The initiative was recommended by Deal's criminal justice reform council in January 2014. The council's report said it was a barrier to employment that could exclude released inmates from consideration even if they are qualified for the job and the conviction has no bearing on the work.
It urged instead a requirement that the applicant disclose any criminal history during a face-to-face interview with the hiring agent.
Deal has long suggested he would sign an order banning state agencies from including the question as part of broader criminal justice changes aimed at helping released inmates transition more smoothly back into society.
“This helps not only these individuals and their families but also society as a whole by preventing a return to crime,” Deal spokesman Brian Robinson said. “The governor has encouraged private employers to give opportunities to former inmates, and this move demonstrates that he practices what he preaches.”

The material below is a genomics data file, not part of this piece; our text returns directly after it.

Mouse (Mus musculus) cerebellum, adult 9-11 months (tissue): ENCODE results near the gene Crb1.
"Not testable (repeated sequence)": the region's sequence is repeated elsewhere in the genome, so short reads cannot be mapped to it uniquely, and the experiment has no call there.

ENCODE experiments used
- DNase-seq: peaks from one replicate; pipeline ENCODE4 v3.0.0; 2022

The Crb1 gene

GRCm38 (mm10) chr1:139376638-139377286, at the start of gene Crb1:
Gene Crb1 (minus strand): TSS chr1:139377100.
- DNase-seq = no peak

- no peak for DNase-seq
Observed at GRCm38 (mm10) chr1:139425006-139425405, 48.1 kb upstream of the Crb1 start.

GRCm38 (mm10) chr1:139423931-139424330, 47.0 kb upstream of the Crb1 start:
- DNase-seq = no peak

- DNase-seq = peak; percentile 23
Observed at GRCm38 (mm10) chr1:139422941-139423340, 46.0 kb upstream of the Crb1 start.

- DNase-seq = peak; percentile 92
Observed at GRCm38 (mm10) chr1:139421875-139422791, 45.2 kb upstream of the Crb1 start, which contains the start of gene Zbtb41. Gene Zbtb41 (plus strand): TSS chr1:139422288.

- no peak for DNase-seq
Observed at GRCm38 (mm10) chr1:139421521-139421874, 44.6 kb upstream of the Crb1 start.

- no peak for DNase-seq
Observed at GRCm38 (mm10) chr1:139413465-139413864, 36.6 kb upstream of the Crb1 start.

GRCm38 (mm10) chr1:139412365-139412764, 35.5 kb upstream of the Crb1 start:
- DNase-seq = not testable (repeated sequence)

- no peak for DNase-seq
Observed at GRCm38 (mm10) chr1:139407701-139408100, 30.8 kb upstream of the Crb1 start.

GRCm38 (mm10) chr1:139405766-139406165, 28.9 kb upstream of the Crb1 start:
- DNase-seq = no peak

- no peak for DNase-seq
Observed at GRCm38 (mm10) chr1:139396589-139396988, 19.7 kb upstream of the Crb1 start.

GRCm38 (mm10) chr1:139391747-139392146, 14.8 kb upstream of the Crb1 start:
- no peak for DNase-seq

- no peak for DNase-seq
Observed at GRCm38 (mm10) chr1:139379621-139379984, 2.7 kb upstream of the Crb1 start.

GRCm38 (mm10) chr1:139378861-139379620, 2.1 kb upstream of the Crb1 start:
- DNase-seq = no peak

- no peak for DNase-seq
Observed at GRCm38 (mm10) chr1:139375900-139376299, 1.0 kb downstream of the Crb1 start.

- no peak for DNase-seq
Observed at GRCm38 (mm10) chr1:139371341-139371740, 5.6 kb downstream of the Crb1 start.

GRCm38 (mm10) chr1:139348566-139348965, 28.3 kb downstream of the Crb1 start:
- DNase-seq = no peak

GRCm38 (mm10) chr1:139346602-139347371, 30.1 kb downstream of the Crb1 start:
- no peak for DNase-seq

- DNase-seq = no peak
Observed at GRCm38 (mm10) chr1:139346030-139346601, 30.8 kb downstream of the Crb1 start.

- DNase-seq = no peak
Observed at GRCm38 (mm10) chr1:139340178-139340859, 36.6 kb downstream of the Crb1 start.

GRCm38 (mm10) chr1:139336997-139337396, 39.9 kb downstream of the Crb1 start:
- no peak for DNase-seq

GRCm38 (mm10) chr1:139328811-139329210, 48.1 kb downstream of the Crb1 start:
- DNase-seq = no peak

About 97 percent of those sentenced to prison in Georgia will eventually be released, and more than 1,300 re-enter society each month without employment, according to Deal’s office.
The city of Atlanta in October endorsed similar procedures. And 13 states have adopted the policy, including Minnesota, New Jersey and New Mexico. Georgia would be the first state in the South to implement the initiative, Deal's office said.
The order requires state agencies to offer qualified applicants the chance in a follow-up interview to "contest the content and relevance of a criminal record" and provide information that demonstrates rehabilitation.
It carves out exceptions for those seeking “sensitive governmental positions” in which a criminal history would be an immediate disqualification. That includes jobs such as prison guards or security officers.
“Job opportunities give hope and help us lower recidivism rates,” Robinson said, “which means we have fewer victims.”